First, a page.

There are about 5-6 bystanders holding a semi circle around the scene. We hold back, stay on the corner and keep a distance.
It's two against one. One guy swings a bag at a grubby and disheveled looking shirtless man wearing an all black oversized mens suit. Another guy waves a stick in the air at the grubby one. The scene is clear, its local shop keepers fighting off petty crime and defending their livelihood.
The grubby one quickly gives up the fight and runs into the street, looking around at the scene, he turns his back on it all and walks away.
Today was just disturbing.
An old man with no teeth gruffly mumbled something to me as he held out his hand in a "please give" gesture. I had no words for the man and returned a gesture of turned up hands that signaled I had nothing to give at the moment. He became irate with me and more loudly gruffled incomprehensible sounds towards me. I continued past him and he followed me.
He followed me to the nearest corner. Gruffly, mumbly, yelling at me and thrusting his hat at me. I asked him to please back off, I asked him again, and at the corner I told him, "You need to leave me alone and back off now!". A doughy, gentle looking man, with headphones was standing at corner and looked over nervously. The gruffly mumbler lean towards me and screamed, "Bitch!"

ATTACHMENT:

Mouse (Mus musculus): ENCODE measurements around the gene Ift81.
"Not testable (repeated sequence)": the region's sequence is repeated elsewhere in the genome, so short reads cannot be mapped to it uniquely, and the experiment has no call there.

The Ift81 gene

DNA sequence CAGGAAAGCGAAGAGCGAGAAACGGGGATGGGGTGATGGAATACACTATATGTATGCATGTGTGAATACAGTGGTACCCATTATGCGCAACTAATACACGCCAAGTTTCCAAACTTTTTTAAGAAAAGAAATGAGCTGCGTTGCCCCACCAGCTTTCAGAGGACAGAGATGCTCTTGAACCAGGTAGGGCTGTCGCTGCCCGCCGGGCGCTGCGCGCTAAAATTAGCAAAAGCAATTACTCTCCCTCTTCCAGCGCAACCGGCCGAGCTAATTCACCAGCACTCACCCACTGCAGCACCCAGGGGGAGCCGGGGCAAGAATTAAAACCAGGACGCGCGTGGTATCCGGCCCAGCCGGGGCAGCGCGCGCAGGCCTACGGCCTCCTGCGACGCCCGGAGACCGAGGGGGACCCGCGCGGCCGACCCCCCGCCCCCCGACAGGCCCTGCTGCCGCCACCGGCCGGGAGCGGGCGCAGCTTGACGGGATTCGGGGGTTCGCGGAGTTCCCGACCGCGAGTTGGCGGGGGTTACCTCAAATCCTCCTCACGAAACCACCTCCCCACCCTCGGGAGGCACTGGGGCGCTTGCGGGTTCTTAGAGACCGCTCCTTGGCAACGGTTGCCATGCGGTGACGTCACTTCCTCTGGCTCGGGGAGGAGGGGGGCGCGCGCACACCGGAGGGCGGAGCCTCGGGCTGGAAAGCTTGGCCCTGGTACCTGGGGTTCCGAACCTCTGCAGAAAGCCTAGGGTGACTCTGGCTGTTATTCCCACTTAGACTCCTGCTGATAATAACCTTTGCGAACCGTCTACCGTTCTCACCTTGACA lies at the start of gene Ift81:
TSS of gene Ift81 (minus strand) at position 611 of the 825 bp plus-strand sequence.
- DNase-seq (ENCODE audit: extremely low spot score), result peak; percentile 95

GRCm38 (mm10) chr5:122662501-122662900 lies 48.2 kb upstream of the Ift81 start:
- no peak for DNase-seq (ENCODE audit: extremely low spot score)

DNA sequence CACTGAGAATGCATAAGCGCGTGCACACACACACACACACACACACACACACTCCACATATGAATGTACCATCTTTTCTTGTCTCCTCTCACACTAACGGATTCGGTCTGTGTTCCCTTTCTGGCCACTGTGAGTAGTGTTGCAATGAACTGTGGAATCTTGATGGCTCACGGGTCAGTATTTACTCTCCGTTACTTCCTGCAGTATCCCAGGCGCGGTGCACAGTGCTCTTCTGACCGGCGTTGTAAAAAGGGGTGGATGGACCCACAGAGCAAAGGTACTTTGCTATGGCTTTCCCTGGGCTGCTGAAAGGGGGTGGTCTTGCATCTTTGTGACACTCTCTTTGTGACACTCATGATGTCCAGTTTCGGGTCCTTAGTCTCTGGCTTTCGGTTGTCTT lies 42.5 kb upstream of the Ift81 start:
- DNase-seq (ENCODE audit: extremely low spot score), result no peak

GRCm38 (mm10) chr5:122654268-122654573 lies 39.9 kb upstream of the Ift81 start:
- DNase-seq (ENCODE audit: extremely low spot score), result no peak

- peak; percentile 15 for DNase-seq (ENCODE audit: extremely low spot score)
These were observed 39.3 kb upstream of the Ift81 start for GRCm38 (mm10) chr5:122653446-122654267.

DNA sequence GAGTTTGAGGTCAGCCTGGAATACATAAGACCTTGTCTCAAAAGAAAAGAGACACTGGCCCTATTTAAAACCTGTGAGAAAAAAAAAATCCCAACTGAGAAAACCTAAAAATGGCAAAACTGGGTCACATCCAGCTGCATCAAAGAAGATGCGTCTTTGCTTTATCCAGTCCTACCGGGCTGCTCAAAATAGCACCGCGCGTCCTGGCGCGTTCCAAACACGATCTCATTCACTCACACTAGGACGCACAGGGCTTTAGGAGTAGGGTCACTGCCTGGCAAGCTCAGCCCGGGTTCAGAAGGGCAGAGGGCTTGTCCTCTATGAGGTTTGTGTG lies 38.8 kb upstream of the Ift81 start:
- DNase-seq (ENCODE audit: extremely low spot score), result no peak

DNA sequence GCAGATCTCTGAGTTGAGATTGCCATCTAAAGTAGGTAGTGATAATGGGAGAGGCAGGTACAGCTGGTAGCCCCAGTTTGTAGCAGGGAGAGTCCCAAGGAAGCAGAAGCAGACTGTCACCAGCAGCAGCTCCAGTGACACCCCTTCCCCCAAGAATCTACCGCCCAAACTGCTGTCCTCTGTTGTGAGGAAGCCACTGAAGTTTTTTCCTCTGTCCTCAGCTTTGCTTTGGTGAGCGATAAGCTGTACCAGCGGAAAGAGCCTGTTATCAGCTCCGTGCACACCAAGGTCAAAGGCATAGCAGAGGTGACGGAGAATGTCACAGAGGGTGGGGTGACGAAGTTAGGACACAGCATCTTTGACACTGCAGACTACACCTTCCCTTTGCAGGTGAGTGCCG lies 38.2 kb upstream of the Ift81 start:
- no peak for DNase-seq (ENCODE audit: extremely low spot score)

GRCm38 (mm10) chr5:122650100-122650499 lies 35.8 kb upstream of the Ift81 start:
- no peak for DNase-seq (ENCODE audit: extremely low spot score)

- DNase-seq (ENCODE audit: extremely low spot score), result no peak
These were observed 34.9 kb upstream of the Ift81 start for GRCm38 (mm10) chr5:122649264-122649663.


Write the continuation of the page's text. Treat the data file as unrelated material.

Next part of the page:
The light turned green and I quickly walked away. Adrenalized. Just hoping an assault would be averted. It was. I made it to the other side safe and sound, albeit a bit shaken.
I was waiting at the corner of Polk and O'Farrell for the the light to turn green when I heard a stern voice from behind me say, "Don't look at me."
Then a man walked up to my side and said again, "I'm serious, don't look at me."